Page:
‘School leaders will be pleased to see the back of’ exam results being used to define ‘failing’ schools

As reported by The Guardian, exam results won’t be used to define failing or coasting schools any more

According to Damian Hinds, exam results will no longer be used to define whether a school is failing or not.

This is part of the education secretary’s plan to make the education sector more appealing for new and current teachers.

Schools won’t be judged on whether they are ‘failing’ or ‘coasting’ depending on national testing, as this process has been criticised over unfairness.

Now, only Ofsted inspections will be taken into account – and this itself is set to set to becoming broader and more fair to all schools.

“Floor and coasting standards added unnecessary stress and uncertainty without ever helping the process of school improvement. School leaders will be pleased to see the back of them,” said Paul Whiteman, general secretary of the National Association of Head Teachers.

This move comes alongside announcements on increased flexible working and job-sharing by Hinds, as well as cash boosts for new teachers in order to keep them retained in the role.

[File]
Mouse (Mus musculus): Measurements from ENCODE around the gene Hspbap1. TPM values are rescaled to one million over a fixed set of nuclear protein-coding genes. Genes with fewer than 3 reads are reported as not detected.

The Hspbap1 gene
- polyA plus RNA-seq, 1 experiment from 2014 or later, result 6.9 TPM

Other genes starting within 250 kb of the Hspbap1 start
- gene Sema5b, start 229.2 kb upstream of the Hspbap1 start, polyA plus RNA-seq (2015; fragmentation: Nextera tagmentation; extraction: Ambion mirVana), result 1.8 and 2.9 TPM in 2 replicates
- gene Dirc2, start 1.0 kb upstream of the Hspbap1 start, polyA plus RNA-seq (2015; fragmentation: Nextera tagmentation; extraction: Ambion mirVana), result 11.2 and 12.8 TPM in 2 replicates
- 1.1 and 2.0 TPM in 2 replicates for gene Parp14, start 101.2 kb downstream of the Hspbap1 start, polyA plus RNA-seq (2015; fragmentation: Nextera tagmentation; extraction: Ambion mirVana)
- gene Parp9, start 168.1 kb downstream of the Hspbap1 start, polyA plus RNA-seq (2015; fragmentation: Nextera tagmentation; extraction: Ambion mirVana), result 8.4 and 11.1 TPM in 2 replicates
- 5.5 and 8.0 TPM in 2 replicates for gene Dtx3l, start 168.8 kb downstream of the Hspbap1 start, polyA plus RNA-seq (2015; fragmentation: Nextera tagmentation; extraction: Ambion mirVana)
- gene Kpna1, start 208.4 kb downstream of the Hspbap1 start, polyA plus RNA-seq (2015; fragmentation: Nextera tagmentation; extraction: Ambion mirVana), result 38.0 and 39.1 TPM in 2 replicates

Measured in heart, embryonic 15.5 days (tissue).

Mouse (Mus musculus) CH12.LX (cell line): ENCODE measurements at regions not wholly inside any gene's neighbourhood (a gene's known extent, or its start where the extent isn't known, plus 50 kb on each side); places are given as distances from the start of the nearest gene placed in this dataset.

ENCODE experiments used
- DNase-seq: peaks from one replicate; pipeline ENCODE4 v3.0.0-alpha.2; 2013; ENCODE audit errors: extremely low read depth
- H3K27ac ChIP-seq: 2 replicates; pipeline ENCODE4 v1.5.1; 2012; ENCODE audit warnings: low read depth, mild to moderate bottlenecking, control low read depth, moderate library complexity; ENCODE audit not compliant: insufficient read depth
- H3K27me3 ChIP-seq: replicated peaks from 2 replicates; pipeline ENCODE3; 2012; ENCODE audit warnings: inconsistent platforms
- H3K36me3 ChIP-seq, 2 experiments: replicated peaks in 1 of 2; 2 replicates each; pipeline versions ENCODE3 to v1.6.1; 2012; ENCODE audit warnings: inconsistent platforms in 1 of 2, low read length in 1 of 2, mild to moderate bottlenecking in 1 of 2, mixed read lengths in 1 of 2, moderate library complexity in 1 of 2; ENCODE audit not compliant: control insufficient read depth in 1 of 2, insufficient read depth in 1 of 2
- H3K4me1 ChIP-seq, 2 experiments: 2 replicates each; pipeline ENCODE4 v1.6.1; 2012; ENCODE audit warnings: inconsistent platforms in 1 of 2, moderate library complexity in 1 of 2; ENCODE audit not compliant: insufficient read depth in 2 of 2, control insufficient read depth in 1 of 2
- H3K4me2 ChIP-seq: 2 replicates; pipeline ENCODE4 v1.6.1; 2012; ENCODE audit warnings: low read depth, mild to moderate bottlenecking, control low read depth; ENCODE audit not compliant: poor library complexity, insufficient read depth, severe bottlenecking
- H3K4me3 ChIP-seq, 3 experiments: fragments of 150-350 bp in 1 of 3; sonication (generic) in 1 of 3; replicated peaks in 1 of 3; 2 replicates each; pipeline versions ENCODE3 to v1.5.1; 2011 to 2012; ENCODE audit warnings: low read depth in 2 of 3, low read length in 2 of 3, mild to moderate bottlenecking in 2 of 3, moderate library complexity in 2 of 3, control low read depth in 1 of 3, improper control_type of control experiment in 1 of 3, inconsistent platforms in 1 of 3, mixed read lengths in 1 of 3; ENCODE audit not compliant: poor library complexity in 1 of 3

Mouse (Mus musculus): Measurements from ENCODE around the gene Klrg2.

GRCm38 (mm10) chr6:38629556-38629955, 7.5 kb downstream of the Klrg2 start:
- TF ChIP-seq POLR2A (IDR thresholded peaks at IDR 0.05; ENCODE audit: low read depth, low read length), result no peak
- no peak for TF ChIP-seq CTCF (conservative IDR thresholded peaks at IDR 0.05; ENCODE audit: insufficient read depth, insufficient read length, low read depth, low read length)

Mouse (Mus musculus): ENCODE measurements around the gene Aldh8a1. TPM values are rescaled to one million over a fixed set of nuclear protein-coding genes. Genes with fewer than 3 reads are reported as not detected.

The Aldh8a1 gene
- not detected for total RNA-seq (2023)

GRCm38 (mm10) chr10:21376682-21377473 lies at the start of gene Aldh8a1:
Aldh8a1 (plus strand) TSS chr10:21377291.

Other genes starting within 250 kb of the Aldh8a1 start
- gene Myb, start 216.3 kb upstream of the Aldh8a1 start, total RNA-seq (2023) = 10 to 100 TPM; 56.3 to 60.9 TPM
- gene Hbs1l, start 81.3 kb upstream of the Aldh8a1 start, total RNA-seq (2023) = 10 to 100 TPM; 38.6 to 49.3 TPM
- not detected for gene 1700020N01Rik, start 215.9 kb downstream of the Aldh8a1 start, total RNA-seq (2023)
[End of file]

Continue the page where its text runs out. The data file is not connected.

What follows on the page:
“Those who choose to become teachers choose to do so to inspire young people, support their development and set them up for a bright future – not stay late in the office filling in a spreadsheet,” Hinds said.

“This ambitious strategy commits to supporting teachers – particularly those at the start of their career – to focus on what actually matters, the pupils in their classrooms.

“In a competitive graduate labour market, we must continue to ensure that teaching is an attractive profession so we can train and retain the next generation of inspirational teachers.”

Angela Rayner, Labour’s shadow education secretary, has criticised the move. “Nothing in this strategy will reverse years of real-terms pay cuts and the huge cuts to school budgets that have made it impossible for schools to recruit the staff they need,” she said.

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Carole Willis, the NFER’s chief executive, said her organisation fully supported the new policies – especially the efforts to improve retention.

“We would just issue a note of caution: is the pace of implementation proposed fast enough to deliver what is needed as pupil numbers in secondary schools continue to rise, and will sufficient funding be made available for delivery of the proposals outlined?

“It is clear we need to encourage more teachers to stay, and offer those who have left teaching the prospect of an exciting, rewarding and manageable career that they want to return to.”

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